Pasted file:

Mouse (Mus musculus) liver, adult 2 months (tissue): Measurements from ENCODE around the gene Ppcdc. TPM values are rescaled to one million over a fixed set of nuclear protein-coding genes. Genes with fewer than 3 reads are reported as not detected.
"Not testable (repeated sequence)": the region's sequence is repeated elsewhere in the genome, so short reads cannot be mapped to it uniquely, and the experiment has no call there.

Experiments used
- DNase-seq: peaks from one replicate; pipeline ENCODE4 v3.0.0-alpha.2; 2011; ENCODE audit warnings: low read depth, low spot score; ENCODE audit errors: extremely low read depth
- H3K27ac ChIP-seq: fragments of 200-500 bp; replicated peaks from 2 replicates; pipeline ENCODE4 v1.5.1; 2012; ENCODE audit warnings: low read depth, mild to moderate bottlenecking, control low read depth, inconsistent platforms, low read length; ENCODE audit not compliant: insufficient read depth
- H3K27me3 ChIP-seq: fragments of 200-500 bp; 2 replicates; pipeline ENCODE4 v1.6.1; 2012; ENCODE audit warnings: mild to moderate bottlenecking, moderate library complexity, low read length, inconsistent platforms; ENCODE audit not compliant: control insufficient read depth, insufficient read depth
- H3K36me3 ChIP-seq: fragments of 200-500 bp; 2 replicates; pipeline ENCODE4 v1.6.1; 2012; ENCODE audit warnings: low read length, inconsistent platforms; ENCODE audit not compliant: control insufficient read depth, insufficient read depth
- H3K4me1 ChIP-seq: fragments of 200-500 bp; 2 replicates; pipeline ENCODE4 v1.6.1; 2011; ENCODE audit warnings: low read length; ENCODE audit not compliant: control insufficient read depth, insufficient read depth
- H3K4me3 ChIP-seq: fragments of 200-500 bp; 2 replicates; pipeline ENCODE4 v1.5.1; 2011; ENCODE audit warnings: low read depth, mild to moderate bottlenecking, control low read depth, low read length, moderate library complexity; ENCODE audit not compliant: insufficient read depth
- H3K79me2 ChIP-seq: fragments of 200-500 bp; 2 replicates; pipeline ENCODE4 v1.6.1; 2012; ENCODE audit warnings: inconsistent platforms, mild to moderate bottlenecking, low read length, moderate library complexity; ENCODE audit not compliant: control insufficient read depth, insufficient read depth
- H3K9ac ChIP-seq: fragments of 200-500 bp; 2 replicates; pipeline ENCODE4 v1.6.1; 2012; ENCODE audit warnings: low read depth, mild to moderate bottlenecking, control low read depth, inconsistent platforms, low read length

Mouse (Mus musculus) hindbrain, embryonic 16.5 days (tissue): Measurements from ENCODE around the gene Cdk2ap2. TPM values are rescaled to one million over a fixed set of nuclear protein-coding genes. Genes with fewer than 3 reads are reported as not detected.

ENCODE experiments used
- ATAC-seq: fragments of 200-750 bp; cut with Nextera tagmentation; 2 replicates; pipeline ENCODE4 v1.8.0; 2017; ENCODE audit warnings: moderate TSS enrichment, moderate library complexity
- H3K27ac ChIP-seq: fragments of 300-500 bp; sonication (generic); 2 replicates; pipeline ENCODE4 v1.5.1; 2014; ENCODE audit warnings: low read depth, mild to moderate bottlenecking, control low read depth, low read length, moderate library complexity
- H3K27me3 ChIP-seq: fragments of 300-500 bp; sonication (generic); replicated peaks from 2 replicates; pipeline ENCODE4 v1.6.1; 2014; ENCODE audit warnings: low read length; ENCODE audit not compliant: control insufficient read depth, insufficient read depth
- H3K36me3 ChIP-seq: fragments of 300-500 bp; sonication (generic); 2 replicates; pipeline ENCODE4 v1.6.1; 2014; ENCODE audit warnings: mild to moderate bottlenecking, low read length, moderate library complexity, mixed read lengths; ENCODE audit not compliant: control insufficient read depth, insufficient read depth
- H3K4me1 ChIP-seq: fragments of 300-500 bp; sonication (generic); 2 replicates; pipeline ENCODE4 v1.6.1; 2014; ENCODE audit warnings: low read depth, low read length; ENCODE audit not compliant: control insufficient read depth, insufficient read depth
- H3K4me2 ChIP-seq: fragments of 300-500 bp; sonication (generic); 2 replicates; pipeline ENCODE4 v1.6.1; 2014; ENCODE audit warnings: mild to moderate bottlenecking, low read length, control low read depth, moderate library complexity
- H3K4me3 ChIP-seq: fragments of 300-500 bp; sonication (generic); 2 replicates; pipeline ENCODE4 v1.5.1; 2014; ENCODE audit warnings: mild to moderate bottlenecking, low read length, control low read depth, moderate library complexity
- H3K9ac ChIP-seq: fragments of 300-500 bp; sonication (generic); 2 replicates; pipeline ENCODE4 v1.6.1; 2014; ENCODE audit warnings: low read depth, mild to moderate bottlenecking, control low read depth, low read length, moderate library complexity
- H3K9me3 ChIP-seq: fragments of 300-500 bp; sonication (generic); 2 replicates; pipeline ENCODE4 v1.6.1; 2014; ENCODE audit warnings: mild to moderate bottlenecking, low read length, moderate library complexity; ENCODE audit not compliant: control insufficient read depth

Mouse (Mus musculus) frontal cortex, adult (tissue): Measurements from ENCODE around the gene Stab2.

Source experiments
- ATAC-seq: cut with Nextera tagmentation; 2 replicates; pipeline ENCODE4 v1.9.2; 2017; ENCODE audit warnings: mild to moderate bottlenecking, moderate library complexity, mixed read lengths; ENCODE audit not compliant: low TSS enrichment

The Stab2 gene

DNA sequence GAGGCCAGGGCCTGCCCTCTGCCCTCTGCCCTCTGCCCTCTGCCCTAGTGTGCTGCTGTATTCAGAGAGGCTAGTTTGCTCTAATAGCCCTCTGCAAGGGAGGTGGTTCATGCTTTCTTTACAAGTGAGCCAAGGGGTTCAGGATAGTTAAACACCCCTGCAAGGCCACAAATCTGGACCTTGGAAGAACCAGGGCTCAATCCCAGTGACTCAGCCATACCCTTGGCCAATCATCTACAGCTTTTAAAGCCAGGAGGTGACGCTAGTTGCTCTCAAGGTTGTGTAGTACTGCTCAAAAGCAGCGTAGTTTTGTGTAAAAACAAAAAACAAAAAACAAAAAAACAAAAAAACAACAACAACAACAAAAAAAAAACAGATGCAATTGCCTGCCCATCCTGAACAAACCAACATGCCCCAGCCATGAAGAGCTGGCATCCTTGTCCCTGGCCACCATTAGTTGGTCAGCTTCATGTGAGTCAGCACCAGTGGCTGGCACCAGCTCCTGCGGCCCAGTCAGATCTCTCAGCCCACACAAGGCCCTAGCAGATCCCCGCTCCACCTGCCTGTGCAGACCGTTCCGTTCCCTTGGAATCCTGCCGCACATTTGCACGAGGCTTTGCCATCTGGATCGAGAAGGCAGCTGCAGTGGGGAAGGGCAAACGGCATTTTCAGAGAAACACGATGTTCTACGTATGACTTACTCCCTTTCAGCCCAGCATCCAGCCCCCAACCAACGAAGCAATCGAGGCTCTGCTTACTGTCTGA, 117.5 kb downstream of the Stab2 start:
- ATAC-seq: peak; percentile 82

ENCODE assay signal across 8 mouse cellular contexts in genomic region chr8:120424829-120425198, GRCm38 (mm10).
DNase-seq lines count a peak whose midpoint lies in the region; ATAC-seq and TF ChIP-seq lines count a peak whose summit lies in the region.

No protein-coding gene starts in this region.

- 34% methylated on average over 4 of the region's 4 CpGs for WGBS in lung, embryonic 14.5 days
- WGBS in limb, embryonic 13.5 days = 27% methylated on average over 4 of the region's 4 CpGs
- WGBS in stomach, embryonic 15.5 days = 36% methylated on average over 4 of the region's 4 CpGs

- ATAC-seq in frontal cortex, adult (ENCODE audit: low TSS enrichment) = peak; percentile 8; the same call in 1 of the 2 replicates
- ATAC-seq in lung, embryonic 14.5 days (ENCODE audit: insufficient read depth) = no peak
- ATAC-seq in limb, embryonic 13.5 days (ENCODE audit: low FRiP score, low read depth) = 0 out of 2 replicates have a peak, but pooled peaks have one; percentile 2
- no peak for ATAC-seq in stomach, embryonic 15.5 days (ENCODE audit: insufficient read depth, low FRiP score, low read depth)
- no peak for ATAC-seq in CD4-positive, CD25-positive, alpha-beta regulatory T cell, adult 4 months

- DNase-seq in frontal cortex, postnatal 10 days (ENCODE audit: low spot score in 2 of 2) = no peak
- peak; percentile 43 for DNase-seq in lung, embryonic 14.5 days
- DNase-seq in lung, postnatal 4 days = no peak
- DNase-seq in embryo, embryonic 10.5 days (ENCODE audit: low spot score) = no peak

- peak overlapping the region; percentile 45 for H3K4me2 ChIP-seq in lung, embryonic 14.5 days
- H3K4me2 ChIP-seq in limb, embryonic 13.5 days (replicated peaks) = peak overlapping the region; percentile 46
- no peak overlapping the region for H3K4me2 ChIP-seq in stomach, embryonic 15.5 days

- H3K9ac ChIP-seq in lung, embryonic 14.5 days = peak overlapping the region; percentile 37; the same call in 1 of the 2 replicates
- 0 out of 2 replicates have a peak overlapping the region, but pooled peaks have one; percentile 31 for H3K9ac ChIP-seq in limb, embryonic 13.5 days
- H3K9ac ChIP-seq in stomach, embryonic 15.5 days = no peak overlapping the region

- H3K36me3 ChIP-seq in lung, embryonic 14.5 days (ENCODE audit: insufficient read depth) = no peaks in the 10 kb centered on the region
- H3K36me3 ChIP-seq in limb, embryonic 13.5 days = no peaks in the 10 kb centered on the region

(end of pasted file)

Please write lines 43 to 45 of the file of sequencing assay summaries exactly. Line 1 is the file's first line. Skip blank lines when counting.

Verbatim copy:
- DNase-seq in embryo, embryonic 10.5 days (ENCODE audit: low spot score) = no peak

- peak overlapping the region; percentile 45 for H3K4me2 ChIP-seq in lung, embryonic 14.5 days
- H3K4me2 ChIP-seq in limb, embryonic 13.5 days (replicated peaks) = peak overlapping the region; percentile 46